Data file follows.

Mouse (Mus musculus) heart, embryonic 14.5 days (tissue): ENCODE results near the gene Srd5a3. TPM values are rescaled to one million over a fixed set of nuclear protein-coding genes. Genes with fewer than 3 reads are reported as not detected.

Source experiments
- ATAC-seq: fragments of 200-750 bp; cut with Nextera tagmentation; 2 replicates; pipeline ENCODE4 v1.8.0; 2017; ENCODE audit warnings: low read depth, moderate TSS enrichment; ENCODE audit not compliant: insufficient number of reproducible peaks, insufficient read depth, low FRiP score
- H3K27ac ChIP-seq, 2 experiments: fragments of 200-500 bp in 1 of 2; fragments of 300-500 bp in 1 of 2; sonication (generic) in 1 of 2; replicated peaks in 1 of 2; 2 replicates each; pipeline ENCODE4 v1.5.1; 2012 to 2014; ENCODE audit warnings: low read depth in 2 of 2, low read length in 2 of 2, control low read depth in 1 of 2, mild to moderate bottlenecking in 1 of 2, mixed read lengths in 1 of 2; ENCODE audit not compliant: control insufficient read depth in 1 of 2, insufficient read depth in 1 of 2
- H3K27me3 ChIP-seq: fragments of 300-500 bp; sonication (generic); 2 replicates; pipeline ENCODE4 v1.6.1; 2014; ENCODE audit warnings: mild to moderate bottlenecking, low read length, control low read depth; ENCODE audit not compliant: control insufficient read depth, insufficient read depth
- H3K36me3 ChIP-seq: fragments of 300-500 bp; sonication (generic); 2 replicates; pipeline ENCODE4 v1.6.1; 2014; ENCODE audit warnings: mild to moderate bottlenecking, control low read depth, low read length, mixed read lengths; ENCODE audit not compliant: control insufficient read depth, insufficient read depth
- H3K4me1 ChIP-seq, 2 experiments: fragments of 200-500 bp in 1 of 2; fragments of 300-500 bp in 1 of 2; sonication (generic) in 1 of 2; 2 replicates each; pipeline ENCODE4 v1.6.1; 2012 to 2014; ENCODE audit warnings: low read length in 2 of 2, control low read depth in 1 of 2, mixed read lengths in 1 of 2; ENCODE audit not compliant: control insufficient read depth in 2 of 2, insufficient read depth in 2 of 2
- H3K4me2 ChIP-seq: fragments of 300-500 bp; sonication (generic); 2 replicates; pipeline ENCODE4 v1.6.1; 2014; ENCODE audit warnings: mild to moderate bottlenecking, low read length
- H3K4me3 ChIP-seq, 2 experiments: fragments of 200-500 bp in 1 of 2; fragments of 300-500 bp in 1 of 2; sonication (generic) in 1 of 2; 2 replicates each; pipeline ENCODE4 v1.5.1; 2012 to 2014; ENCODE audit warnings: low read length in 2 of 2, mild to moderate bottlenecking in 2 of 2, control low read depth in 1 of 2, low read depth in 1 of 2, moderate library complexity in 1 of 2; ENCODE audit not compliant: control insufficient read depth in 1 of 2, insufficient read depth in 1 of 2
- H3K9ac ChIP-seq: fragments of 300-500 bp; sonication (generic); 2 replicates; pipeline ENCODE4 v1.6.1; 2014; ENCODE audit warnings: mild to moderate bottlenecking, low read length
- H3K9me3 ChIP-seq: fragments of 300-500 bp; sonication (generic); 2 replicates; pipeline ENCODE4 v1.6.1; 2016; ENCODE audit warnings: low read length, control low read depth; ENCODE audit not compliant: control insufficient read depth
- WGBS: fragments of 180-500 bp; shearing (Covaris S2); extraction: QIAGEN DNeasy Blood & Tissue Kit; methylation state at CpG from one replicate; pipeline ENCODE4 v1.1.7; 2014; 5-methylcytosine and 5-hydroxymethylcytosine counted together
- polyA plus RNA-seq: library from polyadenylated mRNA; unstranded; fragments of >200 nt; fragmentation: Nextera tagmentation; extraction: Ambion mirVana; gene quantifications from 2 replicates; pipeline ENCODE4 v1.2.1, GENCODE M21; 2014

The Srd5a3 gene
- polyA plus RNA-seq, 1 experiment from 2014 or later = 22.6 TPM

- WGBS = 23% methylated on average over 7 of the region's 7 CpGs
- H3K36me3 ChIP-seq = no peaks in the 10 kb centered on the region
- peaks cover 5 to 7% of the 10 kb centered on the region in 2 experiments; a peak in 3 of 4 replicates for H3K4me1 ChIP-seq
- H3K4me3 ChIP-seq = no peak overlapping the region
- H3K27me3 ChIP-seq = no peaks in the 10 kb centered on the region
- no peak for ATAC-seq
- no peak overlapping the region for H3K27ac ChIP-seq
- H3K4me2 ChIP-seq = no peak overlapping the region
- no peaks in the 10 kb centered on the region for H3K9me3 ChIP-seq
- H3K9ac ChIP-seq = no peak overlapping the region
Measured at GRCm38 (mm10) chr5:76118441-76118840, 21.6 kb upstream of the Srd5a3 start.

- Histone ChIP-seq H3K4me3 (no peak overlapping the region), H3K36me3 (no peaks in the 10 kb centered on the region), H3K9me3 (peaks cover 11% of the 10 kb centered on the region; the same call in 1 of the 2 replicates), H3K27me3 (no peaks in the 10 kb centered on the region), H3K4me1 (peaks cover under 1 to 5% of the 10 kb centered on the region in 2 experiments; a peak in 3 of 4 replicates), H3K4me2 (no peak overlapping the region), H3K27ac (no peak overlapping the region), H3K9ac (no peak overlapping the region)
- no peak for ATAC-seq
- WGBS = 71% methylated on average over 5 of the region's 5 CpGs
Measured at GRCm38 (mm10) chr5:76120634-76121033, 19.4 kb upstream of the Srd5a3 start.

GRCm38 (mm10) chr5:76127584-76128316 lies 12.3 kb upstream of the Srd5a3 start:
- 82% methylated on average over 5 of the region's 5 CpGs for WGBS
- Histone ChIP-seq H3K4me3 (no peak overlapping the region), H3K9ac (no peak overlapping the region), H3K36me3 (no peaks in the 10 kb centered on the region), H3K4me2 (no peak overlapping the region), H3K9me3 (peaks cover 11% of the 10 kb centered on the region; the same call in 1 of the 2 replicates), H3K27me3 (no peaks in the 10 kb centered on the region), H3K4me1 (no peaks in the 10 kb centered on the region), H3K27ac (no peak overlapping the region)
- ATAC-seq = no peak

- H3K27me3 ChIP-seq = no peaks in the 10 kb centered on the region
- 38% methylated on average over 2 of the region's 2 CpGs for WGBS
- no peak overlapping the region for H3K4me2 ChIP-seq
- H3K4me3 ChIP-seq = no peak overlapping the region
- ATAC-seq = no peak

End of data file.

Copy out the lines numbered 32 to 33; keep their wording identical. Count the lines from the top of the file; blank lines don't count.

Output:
- 82% methylated on average over 5 of the region's 5 CpGs for WGBS
- Histone ChIP-seq H3K4me3 (no peak overlapping the region), H3K9ac (no peak overlapping the region), H3K36me3 (no peaks in the 10 kb centered on the region), H3K4me2 (no peak overlapping the region), H3K9me3 (peaks cover 11% of the 10 kb centered on the region; the same call in 1 of the 2 replicates), H3K27me3 (no peaks in the 10 kb centered on the region), H3K4me1 (no peaks in the 10 kb centered on the region), H3K27ac (no peak overlapping the region)